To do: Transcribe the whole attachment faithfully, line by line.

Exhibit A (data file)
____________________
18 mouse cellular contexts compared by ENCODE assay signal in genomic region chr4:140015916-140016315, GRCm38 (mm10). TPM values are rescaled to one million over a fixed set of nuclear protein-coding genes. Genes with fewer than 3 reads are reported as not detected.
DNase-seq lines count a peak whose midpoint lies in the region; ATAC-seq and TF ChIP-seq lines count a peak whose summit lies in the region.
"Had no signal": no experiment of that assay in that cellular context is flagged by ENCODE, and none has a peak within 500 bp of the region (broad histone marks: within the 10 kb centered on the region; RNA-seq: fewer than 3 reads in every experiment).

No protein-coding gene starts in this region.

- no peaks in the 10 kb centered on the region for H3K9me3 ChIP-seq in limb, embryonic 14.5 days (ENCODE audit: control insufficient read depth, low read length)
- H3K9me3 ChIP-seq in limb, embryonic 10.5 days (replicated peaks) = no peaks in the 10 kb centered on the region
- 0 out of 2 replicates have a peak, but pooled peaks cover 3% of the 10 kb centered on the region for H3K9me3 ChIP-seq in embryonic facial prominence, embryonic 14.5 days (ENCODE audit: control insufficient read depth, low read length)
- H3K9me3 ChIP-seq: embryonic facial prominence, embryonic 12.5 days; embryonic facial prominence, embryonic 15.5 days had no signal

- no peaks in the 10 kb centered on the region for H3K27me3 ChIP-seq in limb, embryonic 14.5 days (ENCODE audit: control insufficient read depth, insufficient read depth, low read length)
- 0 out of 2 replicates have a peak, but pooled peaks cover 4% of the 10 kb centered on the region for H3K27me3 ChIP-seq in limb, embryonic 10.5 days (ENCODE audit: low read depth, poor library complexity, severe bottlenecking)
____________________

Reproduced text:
18 mouse cellular contexts compared by ENCODE assay signal in genomic region chr4:140015916-140016315, GRCm38 (mm10). TPM values are rescaled to one million over a fixed set of nuclear protein-coding genes. Genes with fewer than 3 reads are reported as not detected.
DNase-seq lines count a peak whose midpoint lies in the region; ATAC-seq and TF ChIP-seq lines count a peak whose summit lies in the region.
"Had no signal": no experiment of that assay in that cellular context is flagged by ENCODE, and none has a peak within 500 bp of the region (broad histone marks: within the 10 kb centered on the region; RNA-seq: fewer than 3 reads in every experiment).

No protein-coding gene starts in this region.

- no peaks in the 10 kb centered on the region for H3K9me3 ChIP-seq in limb, embryonic 14.5 days (ENCODE audit: control insufficient read depth, low read length)
- H3K9me3 ChIP-seq in limb, embryonic 10.5 days (replicated peaks) = no peaks in the 10 kb centered on the region
- 0 out of 2 replicates have a peak, but pooled peaks cover 3% of the 10 kb centered on the region for H3K9me3 ChIP-seq in embryonic facial prominence, embryonic 14.5 days (ENCODE audit: control insufficient read depth, low read length)
- H3K9me3 ChIP-seq: embryonic facial prominence, embryonic 12.5 days; embryonic facial prominence, embryonic 15.5 days had no signal

- no peaks in the 10 kb centered on the region for H3K27me3 ChIP-seq in limb, embryonic 14.5 days (ENCODE audit: control insufficient read depth, insufficient read depth, low read length)
- 0 out of 2 replicates have a peak, but pooled peaks cover 4% of the 10 kb centered on the region for H3K27me3 ChIP-seq in limb, embryonic 10.5 days (ENCODE audit: low read depth, poor library complexity, severe bottlenecking)